Furthermore, characters act very believably during fights due to this. They would fight true to their disciplines and personality. Underdog characters would scratch, claw and do anything to win; never giving up. His powerful foe would establish his dominance throughout the fight, and might even take quite a beating before he can be taken down, and if this is the ultimate big bad of the show — perhaps the protagonist even has to fight him with some allies. Reading this, it may sound simple, but there’s just no other genres which seem to be able to tackle the psychology behind fights as good as shounen does. I mean, try to compare Deku to Kirito for once. The former is genuine, and as for the latter — the narrative kept telling us Kirito is an underdog, and that he doesn’t socialize well with girls; despite the fact that he’s obviously an overpowered badass who has perhaps one of the largest harem in harem anime, and also an established canon couple with Asuna to boot.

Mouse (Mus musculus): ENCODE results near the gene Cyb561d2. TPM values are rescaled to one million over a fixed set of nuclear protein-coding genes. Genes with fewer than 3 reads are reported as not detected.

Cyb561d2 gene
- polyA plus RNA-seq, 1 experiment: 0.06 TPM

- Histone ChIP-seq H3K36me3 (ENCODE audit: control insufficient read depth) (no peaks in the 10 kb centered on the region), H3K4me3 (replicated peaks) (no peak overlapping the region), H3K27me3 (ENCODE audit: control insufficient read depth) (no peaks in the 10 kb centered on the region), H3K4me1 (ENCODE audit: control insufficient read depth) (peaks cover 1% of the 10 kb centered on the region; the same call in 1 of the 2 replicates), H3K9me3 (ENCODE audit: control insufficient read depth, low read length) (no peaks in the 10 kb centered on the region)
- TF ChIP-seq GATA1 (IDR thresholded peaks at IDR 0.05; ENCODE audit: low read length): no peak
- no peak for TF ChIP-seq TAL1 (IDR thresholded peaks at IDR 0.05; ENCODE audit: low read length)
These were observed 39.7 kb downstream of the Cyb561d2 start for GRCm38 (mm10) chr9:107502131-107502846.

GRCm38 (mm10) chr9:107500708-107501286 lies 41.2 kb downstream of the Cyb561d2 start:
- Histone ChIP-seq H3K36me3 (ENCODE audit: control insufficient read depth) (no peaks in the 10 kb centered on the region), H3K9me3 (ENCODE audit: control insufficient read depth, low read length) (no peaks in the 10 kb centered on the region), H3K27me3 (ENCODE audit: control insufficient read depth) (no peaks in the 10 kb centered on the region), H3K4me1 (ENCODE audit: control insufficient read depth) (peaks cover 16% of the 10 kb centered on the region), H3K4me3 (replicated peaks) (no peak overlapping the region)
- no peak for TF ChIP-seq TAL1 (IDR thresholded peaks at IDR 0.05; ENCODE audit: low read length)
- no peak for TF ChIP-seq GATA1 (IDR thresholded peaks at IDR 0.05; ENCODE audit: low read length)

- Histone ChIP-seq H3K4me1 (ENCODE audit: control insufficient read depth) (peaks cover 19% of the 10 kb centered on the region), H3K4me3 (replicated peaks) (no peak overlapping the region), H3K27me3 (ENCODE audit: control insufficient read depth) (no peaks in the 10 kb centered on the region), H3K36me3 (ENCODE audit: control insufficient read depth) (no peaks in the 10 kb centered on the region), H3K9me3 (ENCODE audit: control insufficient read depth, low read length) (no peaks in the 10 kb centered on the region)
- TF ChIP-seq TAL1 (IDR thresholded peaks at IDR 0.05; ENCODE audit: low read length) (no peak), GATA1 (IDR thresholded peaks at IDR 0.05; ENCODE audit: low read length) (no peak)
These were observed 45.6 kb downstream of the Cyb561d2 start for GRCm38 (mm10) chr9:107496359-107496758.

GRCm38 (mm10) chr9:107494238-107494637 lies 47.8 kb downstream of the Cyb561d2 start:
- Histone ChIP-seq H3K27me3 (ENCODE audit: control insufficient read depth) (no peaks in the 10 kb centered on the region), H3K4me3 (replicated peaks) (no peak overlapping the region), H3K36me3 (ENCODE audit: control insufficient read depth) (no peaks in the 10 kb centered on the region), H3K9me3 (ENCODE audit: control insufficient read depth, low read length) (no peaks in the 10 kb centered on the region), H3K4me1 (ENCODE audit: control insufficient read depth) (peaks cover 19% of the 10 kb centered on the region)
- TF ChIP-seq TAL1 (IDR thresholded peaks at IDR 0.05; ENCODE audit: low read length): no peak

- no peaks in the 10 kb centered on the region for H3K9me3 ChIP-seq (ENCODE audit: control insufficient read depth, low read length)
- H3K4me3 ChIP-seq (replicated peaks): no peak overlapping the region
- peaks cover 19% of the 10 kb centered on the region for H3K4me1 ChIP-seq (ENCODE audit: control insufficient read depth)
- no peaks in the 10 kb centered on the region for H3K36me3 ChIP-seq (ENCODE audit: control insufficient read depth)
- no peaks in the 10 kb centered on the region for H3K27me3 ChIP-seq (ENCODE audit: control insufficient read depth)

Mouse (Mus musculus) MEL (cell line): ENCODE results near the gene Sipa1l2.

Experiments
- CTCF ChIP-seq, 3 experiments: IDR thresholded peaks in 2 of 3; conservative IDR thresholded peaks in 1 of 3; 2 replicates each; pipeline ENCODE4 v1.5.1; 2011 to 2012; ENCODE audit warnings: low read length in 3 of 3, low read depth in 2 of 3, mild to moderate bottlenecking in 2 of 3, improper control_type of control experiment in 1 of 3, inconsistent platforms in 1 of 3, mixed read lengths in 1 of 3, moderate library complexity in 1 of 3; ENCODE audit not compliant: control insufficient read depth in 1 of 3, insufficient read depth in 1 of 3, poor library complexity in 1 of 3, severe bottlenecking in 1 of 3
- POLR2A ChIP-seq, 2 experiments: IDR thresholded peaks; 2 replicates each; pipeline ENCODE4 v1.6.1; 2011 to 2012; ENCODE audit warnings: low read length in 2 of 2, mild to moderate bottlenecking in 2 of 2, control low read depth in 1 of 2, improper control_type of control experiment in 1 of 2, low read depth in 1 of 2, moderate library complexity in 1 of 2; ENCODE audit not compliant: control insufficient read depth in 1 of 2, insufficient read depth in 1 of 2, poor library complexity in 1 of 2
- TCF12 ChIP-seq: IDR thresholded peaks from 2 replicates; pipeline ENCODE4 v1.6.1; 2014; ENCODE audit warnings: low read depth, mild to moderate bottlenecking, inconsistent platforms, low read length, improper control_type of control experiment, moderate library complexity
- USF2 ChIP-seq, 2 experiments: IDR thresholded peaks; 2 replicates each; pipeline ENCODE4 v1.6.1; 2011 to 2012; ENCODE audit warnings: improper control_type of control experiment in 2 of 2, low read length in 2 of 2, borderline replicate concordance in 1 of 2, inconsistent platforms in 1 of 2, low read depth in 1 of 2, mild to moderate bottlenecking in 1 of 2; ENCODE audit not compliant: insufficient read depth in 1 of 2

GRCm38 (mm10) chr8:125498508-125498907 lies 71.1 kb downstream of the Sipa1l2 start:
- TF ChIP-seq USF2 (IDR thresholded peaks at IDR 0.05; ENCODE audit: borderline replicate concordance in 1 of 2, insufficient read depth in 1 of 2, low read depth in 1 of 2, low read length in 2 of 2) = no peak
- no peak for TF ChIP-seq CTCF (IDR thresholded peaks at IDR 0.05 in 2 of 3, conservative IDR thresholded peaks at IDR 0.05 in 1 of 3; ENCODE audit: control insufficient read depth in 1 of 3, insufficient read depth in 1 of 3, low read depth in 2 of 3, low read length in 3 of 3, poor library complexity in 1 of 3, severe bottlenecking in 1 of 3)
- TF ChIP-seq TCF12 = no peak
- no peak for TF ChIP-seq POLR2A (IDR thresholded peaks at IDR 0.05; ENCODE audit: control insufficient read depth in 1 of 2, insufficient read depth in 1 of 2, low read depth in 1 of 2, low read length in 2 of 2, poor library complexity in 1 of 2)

Another thing which makes shounen actions so good — their stakes are higher, and with it, the sacrifices. I think there is always the popular belief around the corner that “good guys don’t die”, but oh trust me, to the contrary, they do; and death scenes are always handled really well with shounen. They have the advantage that they are usually long, admittedly, and that longer amount of time helps people get invested in the characters’ developments, and it appears even more shocking that a character invested in so long would die. I guess a big part of this goes back to the “good guys don’t die” belief — shounen are lengthy, and the characters spent such a long time alive that the belief just gradually formed as a consensus. But the fact that they rarely die, only to bombard you with the bombshell later on in the series really makes things even more shocking and as a result, bolster the already emotional action scenes. Furthermore, this makes future action scenes even better by giving them unpredictability — unpredictability that shows that characters WILL die, evidenced by the already prevailing deaths.